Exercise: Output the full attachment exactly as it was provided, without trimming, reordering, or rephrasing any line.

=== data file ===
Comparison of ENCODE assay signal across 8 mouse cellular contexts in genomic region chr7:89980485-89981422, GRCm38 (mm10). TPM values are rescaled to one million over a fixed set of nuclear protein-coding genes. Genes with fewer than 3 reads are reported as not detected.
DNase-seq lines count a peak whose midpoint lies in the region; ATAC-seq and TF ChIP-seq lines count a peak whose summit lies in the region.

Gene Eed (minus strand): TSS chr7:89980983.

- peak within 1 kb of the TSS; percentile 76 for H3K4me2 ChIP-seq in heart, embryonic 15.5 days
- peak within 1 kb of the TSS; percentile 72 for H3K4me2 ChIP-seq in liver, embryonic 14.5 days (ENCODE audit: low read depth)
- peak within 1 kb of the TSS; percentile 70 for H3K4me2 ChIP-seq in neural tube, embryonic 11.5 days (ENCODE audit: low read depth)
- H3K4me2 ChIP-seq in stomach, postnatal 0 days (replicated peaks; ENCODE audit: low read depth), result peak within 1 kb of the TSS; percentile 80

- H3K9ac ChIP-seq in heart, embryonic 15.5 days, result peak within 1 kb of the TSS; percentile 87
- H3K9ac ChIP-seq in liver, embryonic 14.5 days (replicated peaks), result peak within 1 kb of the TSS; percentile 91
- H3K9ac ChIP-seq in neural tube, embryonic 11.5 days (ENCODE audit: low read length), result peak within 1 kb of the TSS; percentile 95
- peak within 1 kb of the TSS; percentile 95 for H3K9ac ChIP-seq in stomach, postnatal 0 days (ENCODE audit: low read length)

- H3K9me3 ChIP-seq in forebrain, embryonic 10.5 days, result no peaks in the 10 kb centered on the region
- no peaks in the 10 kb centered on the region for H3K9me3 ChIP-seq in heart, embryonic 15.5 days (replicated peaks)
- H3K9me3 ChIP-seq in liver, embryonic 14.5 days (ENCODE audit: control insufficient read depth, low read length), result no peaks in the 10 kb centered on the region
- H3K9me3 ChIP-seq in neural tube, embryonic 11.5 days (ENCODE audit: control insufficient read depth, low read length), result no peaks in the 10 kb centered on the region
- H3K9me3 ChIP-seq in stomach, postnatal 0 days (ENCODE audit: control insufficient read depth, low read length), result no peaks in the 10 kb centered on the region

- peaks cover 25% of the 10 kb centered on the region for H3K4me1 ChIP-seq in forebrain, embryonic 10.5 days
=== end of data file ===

Comparison of ENCODE assay signal across 8 mouse cellular contexts in genomic region chr7:89980485-89981422, GRCm38 (mm10). TPM values are rescaled to one million over a fixed set of nuclear protein-coding genes. Genes with fewer than 3 reads are reported as not detected.
DNase-seq lines count a peak whose midpoint lies in the region; ATAC-seq and TF ChIP-seq lines count a peak whose summit lies in the region.

Gene Eed (minus strand): TSS chr7:89980983.

- peak within 1 kb of the TSS; percentile 76 for H3K4me2 ChIP-seq in heart, embryonic 15.5 days
- peak within 1 kb of the TSS; percentile 72 for H3K4me2 ChIP-seq in liver, embryonic 14.5 days (ENCODE audit: low read depth)
- peak within 1 kb of the TSS; percentile 70 for H3K4me2 ChIP-seq in neural tube, embryonic 11.5 days (ENCODE audit: low read depth)
- H3K4me2 ChIP-seq in stomach, postnatal 0 days (replicated peaks; ENCODE audit: low read depth), result peak within 1 kb of the TSS; percentile 80

- H3K9ac ChIP-seq in heart, embryonic 15.5 days, result peak within 1 kb of the TSS; percentile 87
- H3K9ac ChIP-seq in liver, embryonic 14.5 days (replicated peaks), result peak within 1 kb of the TSS; percentile 91
- H3K9ac ChIP-seq in neural tube, embryonic 11.5 days (ENCODE audit: low read length), result peak within 1 kb of the TSS; percentile 95
- peak within 1 kb of the TSS; percentile 95 for H3K9ac ChIP-seq in stomach, postnatal 0 days (ENCODE audit: low read length)

- H3K9me3 ChIP-seq in forebrain, embryonic 10.5 days, result no peaks in the 10 kb centered on the region
- no peaks in the 10 kb centered on the region for H3K9me3 ChIP-seq in heart, embryonic 15.5 days (replicated peaks)
- H3K9me3 ChIP-seq in liver, embryonic 14.5 days (ENCODE audit: control insufficient read depth, low read length), result no peaks in the 10 kb centered on the region
- H3K9me3 ChIP-seq in neural tube, embryonic 11.5 days (ENCODE audit: control insufficient read depth, low read length), result no peaks in the 10 kb centered on the region
- H3K9me3 ChIP-seq in stomach, postnatal 0 days (ENCODE audit: control insufficient read depth, low read length), result no peaks in the 10 kb centered on the region

- peaks cover 25% of the 10 kb centered on the region for H3K4me1 ChIP-seq in forebrain, embryonic 10.5 days